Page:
Comparing the embolic potential of open and closed cell stents during carotid angioplasty and stenting

Rami O. Tadros, Constantinos T. Spyris, Ageliki G. Vouyouka, Christine Chung, Prakash Krishnan, Margaret Walkup Arnold, Michael L. Marin, Peter L. Faries

Research output: Contribution to journalArticle

Abstract

Objective: We sought to determine the effects of open (O) and closed (C) cell stents on the size and number of embolic particles generated during carotid artery stenting (CAS) and assess the impact on outcome. Methods: Embolic debris from carotid filters after CAS was analyzed using photomicroscopy and imaging software. Patient comorbidities, preoperative cerebrovascular symptoms, stent type, and outcomes (perioperative major adverse events) were examined. Results: Carotid filters from 173 consecutive CAS procedures (O, 125 and C, 48) were reviewed. The mean age was 70.9 ± 9.2 years; 58% were men. Mean stenosis was 88.2% ± 8.1%; 36.6% had neurological symptoms preprocedurally. There was no difference in preoperative symptoms between the two groups (O, 38.7% vs C, 31.3%; P = not significant [NS]). However, closed cell stent use was associated with higher degree of stenosis (O, 87.2% ± 8.0% vs C, 90.6% ± 7.8%; P =.01), an older age (O, 70.0 ± 8.6 years vs C, 73.4 ± 10.2 years; P =.03), and peripheral arterial disease (21.1% vs 43.5%; P =.01). A larger mean particle size was observed in patients treated with open cell stents compared to closed cell stents (O, 416.5 ± 335.7 μm vs C, 301.1 ± 251.3 μm; P =.03). There was no significant difference in the total number of particles (O, 13.8 ± 21.5 vs C, 17.6 ± 19.9; P = NS), periprocedural stroke (P = NS), and major adverse events between the two groups (P = NS). Conclusions: Open cell stents are associated with a larger mean particle size compared to closed cell stents. No impact on procedural outcomes based on stent type was observed.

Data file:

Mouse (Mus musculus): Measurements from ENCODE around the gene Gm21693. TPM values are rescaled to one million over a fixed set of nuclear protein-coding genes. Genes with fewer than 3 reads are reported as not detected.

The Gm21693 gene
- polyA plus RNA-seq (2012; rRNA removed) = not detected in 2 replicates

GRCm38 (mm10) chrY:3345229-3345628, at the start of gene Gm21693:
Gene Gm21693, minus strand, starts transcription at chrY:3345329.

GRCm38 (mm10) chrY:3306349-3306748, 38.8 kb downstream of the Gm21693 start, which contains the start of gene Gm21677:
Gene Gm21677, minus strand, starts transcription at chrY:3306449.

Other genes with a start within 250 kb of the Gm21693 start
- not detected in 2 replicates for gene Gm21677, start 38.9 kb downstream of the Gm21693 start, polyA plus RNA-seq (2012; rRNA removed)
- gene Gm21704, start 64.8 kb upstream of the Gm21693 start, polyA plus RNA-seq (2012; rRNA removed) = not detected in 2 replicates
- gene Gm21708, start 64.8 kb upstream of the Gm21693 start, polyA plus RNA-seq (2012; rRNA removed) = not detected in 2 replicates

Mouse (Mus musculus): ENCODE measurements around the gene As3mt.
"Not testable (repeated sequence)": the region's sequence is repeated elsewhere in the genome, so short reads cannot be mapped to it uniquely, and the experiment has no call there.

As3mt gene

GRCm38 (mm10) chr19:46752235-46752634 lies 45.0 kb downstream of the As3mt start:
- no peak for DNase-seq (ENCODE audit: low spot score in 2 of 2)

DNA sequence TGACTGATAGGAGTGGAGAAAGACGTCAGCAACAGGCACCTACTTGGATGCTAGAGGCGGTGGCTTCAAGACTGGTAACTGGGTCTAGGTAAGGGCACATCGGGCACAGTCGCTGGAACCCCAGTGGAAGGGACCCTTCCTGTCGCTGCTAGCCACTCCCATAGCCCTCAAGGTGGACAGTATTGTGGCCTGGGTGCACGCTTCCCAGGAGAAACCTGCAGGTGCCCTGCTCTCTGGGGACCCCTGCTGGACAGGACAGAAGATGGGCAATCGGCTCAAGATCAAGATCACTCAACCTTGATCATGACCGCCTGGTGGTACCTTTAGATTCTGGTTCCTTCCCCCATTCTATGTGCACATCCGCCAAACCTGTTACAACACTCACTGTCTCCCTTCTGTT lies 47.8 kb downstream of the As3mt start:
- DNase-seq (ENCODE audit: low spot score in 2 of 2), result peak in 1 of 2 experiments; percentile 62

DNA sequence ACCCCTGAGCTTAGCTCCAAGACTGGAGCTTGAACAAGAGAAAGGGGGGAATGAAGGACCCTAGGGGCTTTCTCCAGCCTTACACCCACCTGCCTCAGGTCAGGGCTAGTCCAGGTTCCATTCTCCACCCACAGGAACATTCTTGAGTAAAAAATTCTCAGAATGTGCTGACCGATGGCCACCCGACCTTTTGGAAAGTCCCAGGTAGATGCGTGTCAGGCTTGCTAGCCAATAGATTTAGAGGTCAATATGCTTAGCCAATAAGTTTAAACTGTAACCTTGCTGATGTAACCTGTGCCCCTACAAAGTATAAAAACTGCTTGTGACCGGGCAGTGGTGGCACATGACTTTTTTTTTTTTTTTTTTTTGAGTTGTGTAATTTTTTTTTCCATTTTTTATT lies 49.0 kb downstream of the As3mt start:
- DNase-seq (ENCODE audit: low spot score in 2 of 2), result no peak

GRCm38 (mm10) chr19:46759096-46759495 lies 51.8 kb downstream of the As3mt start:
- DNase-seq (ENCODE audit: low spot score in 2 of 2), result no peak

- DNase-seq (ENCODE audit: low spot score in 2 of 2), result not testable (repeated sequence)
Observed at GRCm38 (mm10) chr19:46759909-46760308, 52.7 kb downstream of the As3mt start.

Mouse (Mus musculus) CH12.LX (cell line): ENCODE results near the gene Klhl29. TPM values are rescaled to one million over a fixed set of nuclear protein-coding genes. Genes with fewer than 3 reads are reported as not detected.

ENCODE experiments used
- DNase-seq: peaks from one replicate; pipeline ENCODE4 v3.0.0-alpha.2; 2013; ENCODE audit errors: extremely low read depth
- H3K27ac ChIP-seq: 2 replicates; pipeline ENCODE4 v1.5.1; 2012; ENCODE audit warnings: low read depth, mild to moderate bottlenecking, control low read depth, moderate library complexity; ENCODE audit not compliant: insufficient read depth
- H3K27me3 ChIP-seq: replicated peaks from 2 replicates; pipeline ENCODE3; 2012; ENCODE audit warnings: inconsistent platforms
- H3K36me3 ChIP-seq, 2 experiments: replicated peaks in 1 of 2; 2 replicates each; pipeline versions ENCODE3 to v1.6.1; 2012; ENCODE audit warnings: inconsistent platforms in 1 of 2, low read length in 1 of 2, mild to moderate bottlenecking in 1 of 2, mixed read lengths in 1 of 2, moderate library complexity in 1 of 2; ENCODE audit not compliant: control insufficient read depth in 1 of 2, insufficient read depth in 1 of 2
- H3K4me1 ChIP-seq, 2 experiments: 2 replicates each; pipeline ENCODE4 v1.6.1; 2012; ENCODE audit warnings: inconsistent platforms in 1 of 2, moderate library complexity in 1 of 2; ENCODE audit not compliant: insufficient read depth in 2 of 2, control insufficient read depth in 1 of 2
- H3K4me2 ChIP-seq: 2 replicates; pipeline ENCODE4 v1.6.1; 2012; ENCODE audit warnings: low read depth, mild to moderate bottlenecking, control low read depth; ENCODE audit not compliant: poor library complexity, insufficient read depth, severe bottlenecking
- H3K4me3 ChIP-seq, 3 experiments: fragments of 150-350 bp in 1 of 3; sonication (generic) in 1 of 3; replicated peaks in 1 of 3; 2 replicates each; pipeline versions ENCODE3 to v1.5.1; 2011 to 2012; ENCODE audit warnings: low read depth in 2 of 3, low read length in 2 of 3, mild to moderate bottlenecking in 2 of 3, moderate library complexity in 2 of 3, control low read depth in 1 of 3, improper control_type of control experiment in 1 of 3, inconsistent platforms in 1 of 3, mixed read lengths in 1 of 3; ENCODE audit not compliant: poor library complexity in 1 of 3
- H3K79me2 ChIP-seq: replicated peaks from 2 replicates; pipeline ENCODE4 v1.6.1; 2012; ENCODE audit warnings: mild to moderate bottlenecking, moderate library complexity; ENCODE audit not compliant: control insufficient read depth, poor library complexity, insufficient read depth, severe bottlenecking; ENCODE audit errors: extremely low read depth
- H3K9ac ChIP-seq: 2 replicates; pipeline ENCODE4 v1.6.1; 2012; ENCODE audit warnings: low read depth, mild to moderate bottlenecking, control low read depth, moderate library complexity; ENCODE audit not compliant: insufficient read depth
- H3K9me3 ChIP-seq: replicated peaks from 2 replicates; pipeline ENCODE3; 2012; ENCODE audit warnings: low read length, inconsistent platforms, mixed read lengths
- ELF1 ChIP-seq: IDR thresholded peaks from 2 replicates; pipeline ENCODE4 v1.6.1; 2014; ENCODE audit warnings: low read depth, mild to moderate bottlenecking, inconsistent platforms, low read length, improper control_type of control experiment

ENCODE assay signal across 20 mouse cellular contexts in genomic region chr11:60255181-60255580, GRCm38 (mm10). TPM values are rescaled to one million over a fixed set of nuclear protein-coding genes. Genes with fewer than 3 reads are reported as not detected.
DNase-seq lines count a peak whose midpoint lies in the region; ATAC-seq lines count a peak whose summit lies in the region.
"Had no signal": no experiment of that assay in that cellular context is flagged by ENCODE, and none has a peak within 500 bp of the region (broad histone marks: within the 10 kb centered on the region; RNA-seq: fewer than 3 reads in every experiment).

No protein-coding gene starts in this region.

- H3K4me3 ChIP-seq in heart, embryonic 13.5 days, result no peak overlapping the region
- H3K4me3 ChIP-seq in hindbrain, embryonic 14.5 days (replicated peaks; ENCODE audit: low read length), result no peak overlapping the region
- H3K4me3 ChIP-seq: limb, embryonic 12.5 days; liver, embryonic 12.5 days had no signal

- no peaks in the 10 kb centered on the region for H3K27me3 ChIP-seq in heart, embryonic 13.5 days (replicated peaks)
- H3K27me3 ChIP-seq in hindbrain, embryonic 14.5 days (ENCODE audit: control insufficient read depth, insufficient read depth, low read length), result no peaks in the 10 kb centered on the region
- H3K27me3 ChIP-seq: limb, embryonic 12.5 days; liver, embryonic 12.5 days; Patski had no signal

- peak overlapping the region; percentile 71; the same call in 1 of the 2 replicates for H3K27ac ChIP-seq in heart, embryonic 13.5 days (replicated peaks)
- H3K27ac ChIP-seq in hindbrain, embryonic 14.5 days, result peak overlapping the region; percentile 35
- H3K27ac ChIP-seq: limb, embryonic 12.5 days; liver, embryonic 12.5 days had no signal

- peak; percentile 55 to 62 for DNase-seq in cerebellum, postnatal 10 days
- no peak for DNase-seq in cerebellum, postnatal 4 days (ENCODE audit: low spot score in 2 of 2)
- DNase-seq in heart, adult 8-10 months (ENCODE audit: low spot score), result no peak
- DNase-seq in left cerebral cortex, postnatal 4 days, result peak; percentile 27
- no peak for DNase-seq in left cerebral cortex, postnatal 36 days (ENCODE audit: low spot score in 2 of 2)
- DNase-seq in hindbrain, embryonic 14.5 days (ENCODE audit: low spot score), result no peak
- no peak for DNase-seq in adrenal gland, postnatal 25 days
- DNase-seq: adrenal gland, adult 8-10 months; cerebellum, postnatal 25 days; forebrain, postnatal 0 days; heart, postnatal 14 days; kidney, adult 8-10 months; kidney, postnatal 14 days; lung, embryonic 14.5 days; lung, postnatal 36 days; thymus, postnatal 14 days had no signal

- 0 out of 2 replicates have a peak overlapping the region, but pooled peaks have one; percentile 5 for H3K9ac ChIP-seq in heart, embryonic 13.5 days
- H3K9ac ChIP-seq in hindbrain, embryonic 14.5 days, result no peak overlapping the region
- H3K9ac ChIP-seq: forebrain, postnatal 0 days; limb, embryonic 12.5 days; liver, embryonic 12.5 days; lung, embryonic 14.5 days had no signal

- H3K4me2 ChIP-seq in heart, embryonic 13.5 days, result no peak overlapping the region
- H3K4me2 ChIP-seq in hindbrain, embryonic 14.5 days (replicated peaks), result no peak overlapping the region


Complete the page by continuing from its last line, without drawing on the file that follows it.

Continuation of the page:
Original languageEnglish (US)
Pages (from-to)89-95
Number of pages7
JournalJournal of Vascular Surgery
Volume56
Issue number1
DOIs
StatePublished - Jul 2012

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Angioplasty
Stents
Carotid Arteries
Particle Size
Pathologic Constriction
Peripheral Arterial Disease
Comorbidity
Software
Stroke

ASJC Scopus subject areas

  • Cardiology and Cardiovascular Medicine
  • Surgery

Cite this

Comparing the embolic potential of open and closed cell stents during carotid angioplasty and stenting. / Tadros, Rami O.; Spyris, Constantinos T.; Vouyouka, Ageliki G.; Chung, Christine; Krishnan, Prakash; Arnold, Margaret Walkup; Marin, Michael L.; Faries, Peter L.

In: Journal of Vascular Surgery, Vol. 56, No. 1, 07.2012, p. 89-95.

Research output: Contribution to journalArticle